How did you get into the healthcare industry?
It actually started with my reading of three books in my mid-20s: On Death and Dying by Elizabeth Kubler Ross, Gezundheit by Patch Adams, and the Tibetan Book of Living and Dying. I decided I wanted to work with the dying, a strange desire for someone that age who had not yet experienced any major losses. Through my research, I learned that I needed a MDiv degree for the kind of role I had in mind, but I wasn’t particularly religious. I did however have a relatively new meditation practice, so I went to Naropa University in Boulder, CO for the degree, followed by five years of hospice work in Queens, NY.
You’ve spent a number of years on the provider side. Can you talk about some of the work you’ve done?
Working for hospice was wonderful and gave me a real appreciation for the realities of both patients and caregivers at that stage of life. At some point, I came to see the hospice patients as the fortunate ones compared to those I saw dying in ICUs. Around the same time, I began to get a little intellectually restless, like I was yearning for ways to apply my mind to the larger issues. I applied for MPH programs in Health Policy and Management, and ended up moving out west for UC Berkeley’s program. Soon after graduating, I was hired by Hill Physicians Medical Group, one of the larger IPAs in the country, to develop an advance care planning program for their 4,000+ doctors. This was a huge leap from what I had done previously. A geriatrician, Terry Hill, MD, was a great champion there and paved the way for me to develop a department for the Complex and Serious Illness population. Among other notable initiatives, we partnered with Blue Shield of California on their first statewide rollout in home-based palliative care, created end-of-life quality reports for our practices, did SNF management, and developed readmission reduction programs.
In your role as Director of Client Success at Vynca, what does a typical day look like for you?
Working for a start-up is very different from a large provider system. Working from home allows extra time at the beginning of the day for my morning meditation and smoothie making. But when the workday starts, it’s sometimes unpredictable and can focus on a variety of areas and initiatives. I am on calls with our clients, identifying data needs and resolving issues, strategizing with teammates on product and business development, and lately, knee deep in our database and Excel, analyzing Vynca’s end-of-life outcomes at our client sites. We hope to publish this study, so stay tuned!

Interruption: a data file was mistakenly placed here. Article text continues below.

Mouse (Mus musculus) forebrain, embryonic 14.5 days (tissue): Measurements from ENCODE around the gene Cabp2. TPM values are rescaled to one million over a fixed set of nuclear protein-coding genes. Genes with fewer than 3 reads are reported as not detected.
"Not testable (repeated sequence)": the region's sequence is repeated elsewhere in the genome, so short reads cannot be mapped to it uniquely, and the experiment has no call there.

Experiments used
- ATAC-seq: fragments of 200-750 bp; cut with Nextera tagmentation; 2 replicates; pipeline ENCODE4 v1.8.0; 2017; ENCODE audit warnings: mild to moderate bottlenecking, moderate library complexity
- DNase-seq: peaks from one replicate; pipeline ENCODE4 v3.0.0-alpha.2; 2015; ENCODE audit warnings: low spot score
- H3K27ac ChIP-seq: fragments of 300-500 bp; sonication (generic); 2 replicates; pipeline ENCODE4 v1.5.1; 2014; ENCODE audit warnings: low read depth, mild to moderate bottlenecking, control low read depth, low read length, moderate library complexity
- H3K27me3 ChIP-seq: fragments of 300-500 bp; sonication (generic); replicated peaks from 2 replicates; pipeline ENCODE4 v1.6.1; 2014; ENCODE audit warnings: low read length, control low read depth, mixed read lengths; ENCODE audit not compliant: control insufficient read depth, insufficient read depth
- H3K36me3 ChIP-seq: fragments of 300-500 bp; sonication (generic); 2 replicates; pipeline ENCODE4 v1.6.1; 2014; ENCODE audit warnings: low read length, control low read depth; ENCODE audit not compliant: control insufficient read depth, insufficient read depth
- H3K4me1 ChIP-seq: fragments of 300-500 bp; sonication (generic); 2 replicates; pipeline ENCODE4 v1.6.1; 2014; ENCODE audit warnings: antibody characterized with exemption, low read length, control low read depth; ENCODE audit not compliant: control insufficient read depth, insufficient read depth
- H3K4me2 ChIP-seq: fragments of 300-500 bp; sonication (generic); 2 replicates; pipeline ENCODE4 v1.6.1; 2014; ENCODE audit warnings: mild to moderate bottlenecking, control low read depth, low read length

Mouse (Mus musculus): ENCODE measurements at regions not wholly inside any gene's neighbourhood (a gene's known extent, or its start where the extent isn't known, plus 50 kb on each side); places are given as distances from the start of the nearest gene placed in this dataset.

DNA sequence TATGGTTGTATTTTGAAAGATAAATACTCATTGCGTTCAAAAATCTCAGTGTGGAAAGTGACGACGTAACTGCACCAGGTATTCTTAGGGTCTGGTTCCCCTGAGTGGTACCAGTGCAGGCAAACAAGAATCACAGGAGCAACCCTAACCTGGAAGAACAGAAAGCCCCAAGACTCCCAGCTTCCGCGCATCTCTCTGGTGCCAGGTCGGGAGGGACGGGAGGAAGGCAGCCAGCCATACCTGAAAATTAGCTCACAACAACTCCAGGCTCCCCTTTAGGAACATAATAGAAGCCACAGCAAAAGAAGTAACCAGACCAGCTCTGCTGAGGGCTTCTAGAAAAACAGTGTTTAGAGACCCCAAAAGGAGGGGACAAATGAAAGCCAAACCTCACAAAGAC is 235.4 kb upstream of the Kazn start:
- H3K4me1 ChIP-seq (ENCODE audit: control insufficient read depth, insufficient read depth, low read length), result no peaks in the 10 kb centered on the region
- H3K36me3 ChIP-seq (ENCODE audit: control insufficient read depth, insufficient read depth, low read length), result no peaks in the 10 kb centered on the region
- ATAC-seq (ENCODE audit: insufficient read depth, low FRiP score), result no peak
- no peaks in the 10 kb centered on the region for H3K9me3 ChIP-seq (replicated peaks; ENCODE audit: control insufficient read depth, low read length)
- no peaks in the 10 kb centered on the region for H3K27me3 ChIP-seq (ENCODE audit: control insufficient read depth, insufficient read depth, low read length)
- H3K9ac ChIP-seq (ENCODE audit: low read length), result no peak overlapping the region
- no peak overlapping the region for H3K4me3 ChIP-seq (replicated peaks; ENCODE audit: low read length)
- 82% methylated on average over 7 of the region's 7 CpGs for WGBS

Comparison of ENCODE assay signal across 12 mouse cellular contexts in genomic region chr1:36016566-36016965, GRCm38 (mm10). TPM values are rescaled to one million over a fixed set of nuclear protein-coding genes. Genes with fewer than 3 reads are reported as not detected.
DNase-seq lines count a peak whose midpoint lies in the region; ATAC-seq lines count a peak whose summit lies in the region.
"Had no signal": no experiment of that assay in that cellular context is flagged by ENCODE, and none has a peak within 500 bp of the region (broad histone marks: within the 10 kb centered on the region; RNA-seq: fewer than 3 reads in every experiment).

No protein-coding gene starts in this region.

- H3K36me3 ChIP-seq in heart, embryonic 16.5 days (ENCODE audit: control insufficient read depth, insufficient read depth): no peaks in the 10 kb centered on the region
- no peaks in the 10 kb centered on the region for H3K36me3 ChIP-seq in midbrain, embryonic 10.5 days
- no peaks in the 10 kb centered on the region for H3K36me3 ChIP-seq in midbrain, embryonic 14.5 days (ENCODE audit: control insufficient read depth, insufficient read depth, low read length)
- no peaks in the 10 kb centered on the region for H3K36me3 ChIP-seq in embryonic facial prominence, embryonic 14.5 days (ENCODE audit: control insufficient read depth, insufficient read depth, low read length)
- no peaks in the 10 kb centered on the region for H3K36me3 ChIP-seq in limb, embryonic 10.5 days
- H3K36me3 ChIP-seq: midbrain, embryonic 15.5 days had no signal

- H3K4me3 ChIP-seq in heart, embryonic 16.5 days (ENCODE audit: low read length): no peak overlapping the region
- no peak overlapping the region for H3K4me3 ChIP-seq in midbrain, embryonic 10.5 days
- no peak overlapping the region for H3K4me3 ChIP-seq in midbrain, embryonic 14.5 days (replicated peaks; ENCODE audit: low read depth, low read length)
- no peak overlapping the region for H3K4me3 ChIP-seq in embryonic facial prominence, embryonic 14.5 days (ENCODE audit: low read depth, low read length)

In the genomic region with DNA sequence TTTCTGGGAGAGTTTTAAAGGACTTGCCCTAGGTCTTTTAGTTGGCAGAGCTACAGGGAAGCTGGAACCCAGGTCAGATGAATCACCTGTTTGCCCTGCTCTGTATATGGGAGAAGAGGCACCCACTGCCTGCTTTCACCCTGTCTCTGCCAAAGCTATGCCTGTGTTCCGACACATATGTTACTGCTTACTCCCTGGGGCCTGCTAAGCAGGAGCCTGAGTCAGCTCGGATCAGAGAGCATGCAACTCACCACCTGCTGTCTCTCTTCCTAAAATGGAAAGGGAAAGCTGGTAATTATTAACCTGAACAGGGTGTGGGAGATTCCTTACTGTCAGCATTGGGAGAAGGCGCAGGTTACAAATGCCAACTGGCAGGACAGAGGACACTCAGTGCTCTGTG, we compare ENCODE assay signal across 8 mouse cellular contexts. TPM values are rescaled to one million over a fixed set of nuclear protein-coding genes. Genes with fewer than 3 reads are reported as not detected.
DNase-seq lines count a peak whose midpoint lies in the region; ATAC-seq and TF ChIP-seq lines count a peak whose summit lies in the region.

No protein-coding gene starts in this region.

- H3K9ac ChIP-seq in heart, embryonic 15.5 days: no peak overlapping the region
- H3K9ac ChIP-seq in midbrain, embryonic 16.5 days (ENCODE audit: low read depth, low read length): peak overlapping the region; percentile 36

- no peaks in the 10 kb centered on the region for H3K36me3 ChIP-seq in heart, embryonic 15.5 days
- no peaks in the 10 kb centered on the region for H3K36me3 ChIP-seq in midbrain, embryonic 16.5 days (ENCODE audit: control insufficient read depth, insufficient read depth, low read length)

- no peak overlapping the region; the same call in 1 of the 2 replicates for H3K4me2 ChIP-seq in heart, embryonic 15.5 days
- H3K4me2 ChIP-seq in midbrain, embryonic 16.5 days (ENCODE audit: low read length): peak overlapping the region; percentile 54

You’re also doing some consulting with current clients, as well as other healthcare organizations looking to develop an ACP strategy. Where are they needing the most help?
By now, I think everyone knows that advance care planning is hugely beneficial for patients and is associated with measurable quality care. The struggle is 1) understanding how comfortable providers are at this 2) figuring out if and how to upskill them and 3) get them to do the right ACP for the appropriate patients. I don’t have all the answers, but having faced these same challenges myself at Hill Physicians, I certainly understand the challenges and the opportunity for improvement. For independent physicians, we had to find a way to compensate them for time not spent seeing patients and billing. Each situation is going to different, but one of the unheralded values of Vynca is having the data on who is creating and viewing documents. This is light years ahead of making guesses based on ACP billing codes, which are still unevenly used. Having and knowing the data, you can make important strategic decisions and pivot accordingly.
Thinking back over the past two years, what in the ACP industry has surprised you most?
It used to feel like a special guild of industry folks who would even mention it, but now it’s on most people’s radar — that’s happened in a pretty short period of time. It’s showing up in quality metrics for oncology and incentive payments. You have health systems creating their own metrics around it.
What excites you the most about the future of ACP?
Besides the role VR can play in educating patients about care choices?! I think we’ll finally see ACP being taught in most medical and nursing schools. Real learning, with role play and such, not just a CME on the topic when everyone is exhausted at the end of a long day. This will make a huge difference, and will be part of a much larger push for primary palliative care skills for all practitioners. There’s just no other way the American healthcare system can survive the aging Boomers.